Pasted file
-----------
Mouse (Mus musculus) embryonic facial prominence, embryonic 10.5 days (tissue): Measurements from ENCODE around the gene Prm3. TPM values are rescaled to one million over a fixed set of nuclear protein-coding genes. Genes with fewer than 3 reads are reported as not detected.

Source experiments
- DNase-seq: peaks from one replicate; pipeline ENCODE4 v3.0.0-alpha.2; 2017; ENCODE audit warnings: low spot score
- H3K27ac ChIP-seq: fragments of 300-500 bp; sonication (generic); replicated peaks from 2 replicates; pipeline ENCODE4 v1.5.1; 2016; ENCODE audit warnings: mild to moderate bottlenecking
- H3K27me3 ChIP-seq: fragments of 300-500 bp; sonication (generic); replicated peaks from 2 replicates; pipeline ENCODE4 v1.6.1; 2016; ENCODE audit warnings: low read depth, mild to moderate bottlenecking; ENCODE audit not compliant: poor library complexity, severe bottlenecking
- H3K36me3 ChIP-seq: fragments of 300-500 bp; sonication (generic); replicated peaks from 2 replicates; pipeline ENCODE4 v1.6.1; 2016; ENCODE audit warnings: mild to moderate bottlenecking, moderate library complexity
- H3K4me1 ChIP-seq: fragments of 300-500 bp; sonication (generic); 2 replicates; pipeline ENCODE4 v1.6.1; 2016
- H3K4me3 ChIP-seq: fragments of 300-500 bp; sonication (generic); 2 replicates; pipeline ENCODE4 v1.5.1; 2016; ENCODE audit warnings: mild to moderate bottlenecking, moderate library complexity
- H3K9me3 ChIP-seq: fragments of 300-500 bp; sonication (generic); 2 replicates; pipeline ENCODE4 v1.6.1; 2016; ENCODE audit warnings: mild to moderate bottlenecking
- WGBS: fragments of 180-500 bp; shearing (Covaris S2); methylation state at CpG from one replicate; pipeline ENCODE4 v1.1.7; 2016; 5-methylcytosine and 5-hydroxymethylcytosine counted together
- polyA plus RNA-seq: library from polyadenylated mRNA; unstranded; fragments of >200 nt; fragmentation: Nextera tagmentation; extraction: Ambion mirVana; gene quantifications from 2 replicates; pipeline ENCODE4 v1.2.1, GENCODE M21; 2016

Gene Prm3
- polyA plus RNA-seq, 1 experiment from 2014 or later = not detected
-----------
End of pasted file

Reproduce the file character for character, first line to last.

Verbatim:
Mouse (Mus musculus) embryonic facial prominence, embryonic 10.5 days (tissue): Measurements from ENCODE around the gene Prm3. TPM values are rescaled to one million over a fixed set of nuclear protein-coding genes. Genes with fewer than 3 reads are reported as not detected.

Source experiments
- DNase-seq: peaks from one replicate; pipeline ENCODE4 v3.0.0-alpha.2; 2017; ENCODE audit warnings: low spot score
- H3K27ac ChIP-seq: fragments of 300-500 bp; sonication (generic); replicated peaks from 2 replicates; pipeline ENCODE4 v1.5.1; 2016; ENCODE audit warnings: mild to moderate bottlenecking
- H3K27me3 ChIP-seq: fragments of 300-500 bp; sonication (generic); replicated peaks from 2 replicates; pipeline ENCODE4 v1.6.1; 2016; ENCODE audit warnings: low read depth, mild to moderate bottlenecking; ENCODE audit not compliant: poor library complexity, severe bottlenecking
- H3K36me3 ChIP-seq: fragments of 300-500 bp; sonication (generic); replicated peaks from 2 replicates; pipeline ENCODE4 v1.6.1; 2016; ENCODE audit warnings: mild to moderate bottlenecking, moderate library complexity
- H3K4me1 ChIP-seq: fragments of 300-500 bp; sonication (generic); 2 replicates; pipeline ENCODE4 v1.6.1; 2016
- H3K4me3 ChIP-seq: fragments of 300-500 bp; sonication (generic); 2 replicates; pipeline ENCODE4 v1.5.1; 2016; ENCODE audit warnings: mild to moderate bottlenecking, moderate library complexity
- H3K9me3 ChIP-seq: fragments of 300-500 bp; sonication (generic); 2 replicates; pipeline ENCODE4 v1.6.1; 2016; ENCODE audit warnings: mild to moderate bottlenecking
- WGBS: fragments of 180-500 bp; shearing (Covaris S2); methylation state at CpG from one replicate; pipeline ENCODE4 v1.1.7; 2016; 5-methylcytosine and 5-hydroxymethylcytosine counted together
- polyA plus RNA-seq: library from polyadenylated mRNA; unstranded; fragments of >200 nt; fragmentation: Nextera tagmentation; extraction: Ambion mirVana; gene quantifications from 2 replicates; pipeline ENCODE4 v1.2.1, GENCODE M21; 2016

Gene Prm3
- polyA plus RNA-seq, 1 experiment from 2014 or later = not detected